Colombo Frozen Yogurt Case Study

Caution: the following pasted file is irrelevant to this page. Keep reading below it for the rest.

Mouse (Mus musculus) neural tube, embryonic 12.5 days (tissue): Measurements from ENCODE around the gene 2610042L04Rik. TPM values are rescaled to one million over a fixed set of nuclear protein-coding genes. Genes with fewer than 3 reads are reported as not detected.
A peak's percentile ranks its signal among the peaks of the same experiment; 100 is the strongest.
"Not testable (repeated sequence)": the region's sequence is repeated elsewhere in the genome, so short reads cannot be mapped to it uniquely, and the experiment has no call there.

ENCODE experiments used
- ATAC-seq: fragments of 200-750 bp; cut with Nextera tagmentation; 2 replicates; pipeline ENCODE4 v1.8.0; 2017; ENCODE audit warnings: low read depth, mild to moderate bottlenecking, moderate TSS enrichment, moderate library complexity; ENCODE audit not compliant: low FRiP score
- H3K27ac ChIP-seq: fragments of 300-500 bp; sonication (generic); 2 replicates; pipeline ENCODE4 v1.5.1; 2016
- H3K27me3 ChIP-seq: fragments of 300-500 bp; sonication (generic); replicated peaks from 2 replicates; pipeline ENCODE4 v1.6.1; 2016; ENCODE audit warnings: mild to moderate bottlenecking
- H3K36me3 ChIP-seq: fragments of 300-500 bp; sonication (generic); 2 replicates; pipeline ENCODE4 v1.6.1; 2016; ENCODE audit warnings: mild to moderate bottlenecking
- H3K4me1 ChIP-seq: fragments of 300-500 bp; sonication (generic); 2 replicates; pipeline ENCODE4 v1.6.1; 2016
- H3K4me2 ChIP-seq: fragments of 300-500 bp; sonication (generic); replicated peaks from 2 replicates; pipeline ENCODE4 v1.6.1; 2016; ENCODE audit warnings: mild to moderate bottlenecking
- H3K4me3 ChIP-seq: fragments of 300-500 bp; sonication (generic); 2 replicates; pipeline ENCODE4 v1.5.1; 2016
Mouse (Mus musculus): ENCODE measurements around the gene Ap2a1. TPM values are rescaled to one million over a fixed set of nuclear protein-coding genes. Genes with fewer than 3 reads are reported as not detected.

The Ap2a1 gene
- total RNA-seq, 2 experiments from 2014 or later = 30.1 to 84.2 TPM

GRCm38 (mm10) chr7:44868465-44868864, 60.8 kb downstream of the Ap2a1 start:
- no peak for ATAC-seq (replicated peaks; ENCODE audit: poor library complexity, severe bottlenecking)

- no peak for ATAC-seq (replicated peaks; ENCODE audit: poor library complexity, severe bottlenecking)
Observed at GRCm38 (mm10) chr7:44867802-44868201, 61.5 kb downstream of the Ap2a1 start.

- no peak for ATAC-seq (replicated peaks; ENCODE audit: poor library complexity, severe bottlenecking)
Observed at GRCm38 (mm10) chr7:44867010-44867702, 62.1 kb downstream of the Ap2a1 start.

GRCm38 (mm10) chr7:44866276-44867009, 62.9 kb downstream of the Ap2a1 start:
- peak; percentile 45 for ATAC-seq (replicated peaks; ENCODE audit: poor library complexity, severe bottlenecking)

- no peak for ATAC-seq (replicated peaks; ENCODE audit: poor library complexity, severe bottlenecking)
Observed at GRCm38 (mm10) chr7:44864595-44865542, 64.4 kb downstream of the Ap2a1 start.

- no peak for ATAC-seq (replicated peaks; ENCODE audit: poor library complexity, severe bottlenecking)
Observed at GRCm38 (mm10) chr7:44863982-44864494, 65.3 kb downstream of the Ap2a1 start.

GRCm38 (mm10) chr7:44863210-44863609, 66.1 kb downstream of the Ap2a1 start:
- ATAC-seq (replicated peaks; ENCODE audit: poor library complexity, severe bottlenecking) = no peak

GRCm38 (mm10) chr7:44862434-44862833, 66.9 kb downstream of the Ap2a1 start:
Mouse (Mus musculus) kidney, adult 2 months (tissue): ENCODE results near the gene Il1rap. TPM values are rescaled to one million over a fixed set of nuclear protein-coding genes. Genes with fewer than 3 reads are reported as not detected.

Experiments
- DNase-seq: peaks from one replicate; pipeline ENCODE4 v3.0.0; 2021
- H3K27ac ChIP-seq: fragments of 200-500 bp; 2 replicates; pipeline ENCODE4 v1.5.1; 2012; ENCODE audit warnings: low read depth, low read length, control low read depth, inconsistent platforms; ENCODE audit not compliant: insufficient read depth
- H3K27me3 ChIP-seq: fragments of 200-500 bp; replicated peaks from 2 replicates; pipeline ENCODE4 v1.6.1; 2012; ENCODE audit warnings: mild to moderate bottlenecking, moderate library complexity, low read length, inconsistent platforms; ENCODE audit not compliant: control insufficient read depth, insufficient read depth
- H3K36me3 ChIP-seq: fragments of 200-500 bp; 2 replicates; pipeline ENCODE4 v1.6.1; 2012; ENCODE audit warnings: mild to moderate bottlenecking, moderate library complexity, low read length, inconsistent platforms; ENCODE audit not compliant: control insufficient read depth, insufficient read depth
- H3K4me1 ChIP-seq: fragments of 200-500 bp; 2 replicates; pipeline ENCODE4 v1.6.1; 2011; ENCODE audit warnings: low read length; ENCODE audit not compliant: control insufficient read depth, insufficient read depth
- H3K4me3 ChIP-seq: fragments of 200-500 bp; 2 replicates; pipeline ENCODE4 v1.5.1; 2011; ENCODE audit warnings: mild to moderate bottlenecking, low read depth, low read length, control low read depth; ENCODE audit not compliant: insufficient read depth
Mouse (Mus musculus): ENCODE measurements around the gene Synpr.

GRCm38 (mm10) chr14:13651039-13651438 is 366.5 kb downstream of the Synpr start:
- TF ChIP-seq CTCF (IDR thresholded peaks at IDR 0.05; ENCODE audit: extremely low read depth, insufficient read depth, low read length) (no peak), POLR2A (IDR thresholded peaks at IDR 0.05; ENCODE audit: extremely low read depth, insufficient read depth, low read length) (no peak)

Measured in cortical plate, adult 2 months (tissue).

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5- 2 Colombo Soft-Serve Frozen Yogurt In 1994, General Mills Incorporated, a $6 billion consumer goods company, acquired Colombo Frozen Yogurt. General Mills Inc. (GMI) believed they could add Colombo frozen yogurt to their existing product lineup to increase net sales with little addition in marketing cost. Frozen yogurt is sold through two distinct segments – independent shops and impulse locations such as cafeterias, colleges, and buffets. Frozen yogurt is the main business for the shops whereas yogurt is incremental to the impulse locations’ main business. GMI’s large sales force already served the impulse market. The financial results in the first couple of years were mixed. Earnings increased slightly and then dropped each year even though sales volume was relatively flat. In total, merchandising costs dropped, while pricing promotion rates escalated. The GMI sales force focused on the impulse segments and pricing promotions were believed to be driving volume increases. However, volume in the shop segment declined at alarming rates and there was widespread dissatisfaction in the sales organization. While GMI knew sales by segment, they didn’t track costs by segment. Instead costs were allocated based on sales dollars. The situation was ripe for a clearer look using ABC methods. TODAY’S FROZEN YOGURT MARKET STRUCTURE: When Colombo Yogurt Company began marketing soft-serve frozen yogurt in the early 1980’s, their main distribution was through independent yogurt shops. In the early 90’s, they faced competition from franchise operations such as TCBY and Freshens that replaced many of the independent yogurt shops. And the market changed as Foodservice operators such as cafeterias, colleges, and buffets started to add soft-serve yogurt to their business. By the late 90’s, these Impulse locations accounted for 2/3 of the soft-serve market. In the late 90’s, Shop

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